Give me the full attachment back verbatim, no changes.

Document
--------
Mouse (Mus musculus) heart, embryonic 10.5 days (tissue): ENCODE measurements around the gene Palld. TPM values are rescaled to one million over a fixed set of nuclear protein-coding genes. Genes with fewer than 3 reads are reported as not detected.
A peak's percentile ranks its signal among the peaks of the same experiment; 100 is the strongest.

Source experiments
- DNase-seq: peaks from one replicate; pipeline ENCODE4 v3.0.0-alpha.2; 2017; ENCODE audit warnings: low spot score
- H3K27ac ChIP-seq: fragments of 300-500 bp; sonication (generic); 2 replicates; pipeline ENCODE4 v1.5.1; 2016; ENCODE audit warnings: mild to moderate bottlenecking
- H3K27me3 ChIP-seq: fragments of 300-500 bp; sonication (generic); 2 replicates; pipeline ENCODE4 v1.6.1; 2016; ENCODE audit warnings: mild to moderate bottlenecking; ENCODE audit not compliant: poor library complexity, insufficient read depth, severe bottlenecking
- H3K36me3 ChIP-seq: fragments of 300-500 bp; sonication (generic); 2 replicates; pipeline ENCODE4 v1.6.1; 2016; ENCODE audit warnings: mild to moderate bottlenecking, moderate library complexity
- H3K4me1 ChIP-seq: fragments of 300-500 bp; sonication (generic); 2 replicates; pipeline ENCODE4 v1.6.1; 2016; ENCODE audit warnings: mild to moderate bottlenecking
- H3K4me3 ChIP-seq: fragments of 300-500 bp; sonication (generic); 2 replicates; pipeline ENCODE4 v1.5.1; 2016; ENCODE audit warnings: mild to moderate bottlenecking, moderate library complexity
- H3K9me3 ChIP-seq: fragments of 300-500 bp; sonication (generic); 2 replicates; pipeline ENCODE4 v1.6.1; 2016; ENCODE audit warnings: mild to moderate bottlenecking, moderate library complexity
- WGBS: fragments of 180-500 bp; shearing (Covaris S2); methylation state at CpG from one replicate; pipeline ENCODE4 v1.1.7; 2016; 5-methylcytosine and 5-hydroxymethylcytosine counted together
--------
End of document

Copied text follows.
Mouse (Mus musculus) heart, embryonic 10.5 days (tissue): ENCODE measurements around the gene Palld. TPM values are rescaled to one million over a fixed set of nuclear protein-coding genes. Genes with fewer than 3 reads are reported as not detected.
A peak's percentile ranks its signal among the peaks of the same experiment; 100 is the strongest.

Source experiments
- DNase-seq: peaks from one replicate; pipeline ENCODE4 v3.0.0-alpha.2; 2017; ENCODE audit warnings: low spot score
- H3K27ac ChIP-seq: fragments of 300-500 bp; sonication (generic); 2 replicates; pipeline ENCODE4 v1.5.1; 2016; ENCODE audit warnings: mild to moderate bottlenecking
- H3K27me3 ChIP-seq: fragments of 300-500 bp; sonication (generic); 2 replicates; pipeline ENCODE4 v1.6.1; 2016; ENCODE audit warnings: mild to moderate bottlenecking; ENCODE audit not compliant: poor library complexity, insufficient read depth, severe bottlenecking
- H3K36me3 ChIP-seq: fragments of 300-500 bp; sonication (generic); 2 replicates; pipeline ENCODE4 v1.6.1; 2016; ENCODE audit warnings: mild to moderate bottlenecking, moderate library complexity
- H3K4me1 ChIP-seq: fragments of 300-500 bp; sonication (generic); 2 replicates; pipeline ENCODE4 v1.6.1; 2016; ENCODE audit warnings: mild to moderate bottlenecking
- H3K4me3 ChIP-seq: fragments of 300-500 bp; sonication (generic); 2 replicates; pipeline ENCODE4 v1.5.1; 2016; ENCODE audit warnings: mild to moderate bottlenecking, moderate library complexity
- H3K9me3 ChIP-seq: fragments of 300-500 bp; sonication (generic); 2 replicates; pipeline ENCODE4 v1.6.1; 2016; ENCODE audit warnings: mild to moderate bottlenecking, moderate library complexity
- WGBS: fragments of 180-500 bp; shearing (Covaris S2); methylation state at CpG from one replicate; pipeline ENCODE4 v1.1.7; 2016; 5-methylcytosine and 5-hydroxymethylcytosine counted together